Not really. Sometimes I plan a little bit of what I’m gonna do, and when I’m there it depends on how many people are there. I know André plays this type of Polygon Window kind of thing at the end of his set at the moment. I don’t play as hard, so I’m probably gonna start with an intro to try and change the vibe. I prepare a lot at home and I always think about other possibilities. There is what I like to do, and then if the setting is not perfect for that I adapt a little bit.
Are you still predominantly a vinyl DJ?
No. I do buy a lot of vinyl and I do go to a record store once a week and I encode a lot of stuff. I’m 42 now and I’ve played since I was twenty. I did carry vinyl around enough for a lifetime. I know people are having this vinyl over digital fight, but I find it so stupid. As a label we produce vinyl and always will, the idea that the only thing remaining is a mp3 on a cheap hard drive is too sad. Laurent Garnier plays digital; Barnt plays digital; Job Jobse plays digital. It doesn’t mean that they are less talented than before. Still I think it’s important to dig, because it gives your selection character, but I don’t believe it’s important to carry 25kgs of vinyl every weekend.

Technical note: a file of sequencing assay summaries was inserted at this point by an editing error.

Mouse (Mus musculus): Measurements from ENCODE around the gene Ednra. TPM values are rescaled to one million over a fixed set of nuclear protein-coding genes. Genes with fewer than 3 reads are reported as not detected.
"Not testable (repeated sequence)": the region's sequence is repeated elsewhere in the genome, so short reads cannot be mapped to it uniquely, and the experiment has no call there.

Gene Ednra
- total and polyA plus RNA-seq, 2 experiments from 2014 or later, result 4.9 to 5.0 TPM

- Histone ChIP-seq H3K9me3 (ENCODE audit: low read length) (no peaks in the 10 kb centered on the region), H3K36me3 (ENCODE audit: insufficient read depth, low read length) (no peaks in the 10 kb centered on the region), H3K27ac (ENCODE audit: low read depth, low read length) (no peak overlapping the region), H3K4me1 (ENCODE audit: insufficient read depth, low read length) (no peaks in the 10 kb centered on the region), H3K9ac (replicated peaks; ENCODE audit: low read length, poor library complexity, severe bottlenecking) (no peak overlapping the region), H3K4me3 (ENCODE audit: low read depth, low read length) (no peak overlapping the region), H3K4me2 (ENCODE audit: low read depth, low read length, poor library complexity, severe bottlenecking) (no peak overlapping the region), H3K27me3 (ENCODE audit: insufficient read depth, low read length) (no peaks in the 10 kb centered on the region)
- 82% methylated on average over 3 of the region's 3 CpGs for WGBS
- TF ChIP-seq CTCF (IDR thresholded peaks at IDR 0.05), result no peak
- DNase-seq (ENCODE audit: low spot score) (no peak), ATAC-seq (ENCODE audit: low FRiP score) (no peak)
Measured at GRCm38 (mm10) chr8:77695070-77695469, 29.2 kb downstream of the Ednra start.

I ask, because when you pack vinyl it also limits the direction a night like this can go I assume?
Yes, and many times my bag got lost. I remember days when I was in my hotel room burning CDs because my records never arrived. I had to download everything I had in my record case by memory. Burning CDs for 5 or 6 hours; that’s something you don’t want to go through.
Well that’s why technology advances in the first place, to make things easier for us, right?
Yes, and I had huge back problems and they’re all gone now. I would go to a set with one of those big metal record cases without wheels; you know the ones we had in the nineties. I was carrying two of those.
Didn’t you have the luxury of the guard carrying your cases for you?
No. That goes with the position of woman in the electronic scene. (Laughs). I had to carry them alone. Sometimes it was really crazy, and I would pick them up from the belt, and go out to the lobby of the airport, and the promoter would greet me, but he would never offer to carry my cases. I would walk to the car, and would think; is there a moment he’s gonna offer to carry my cases? (Laughs)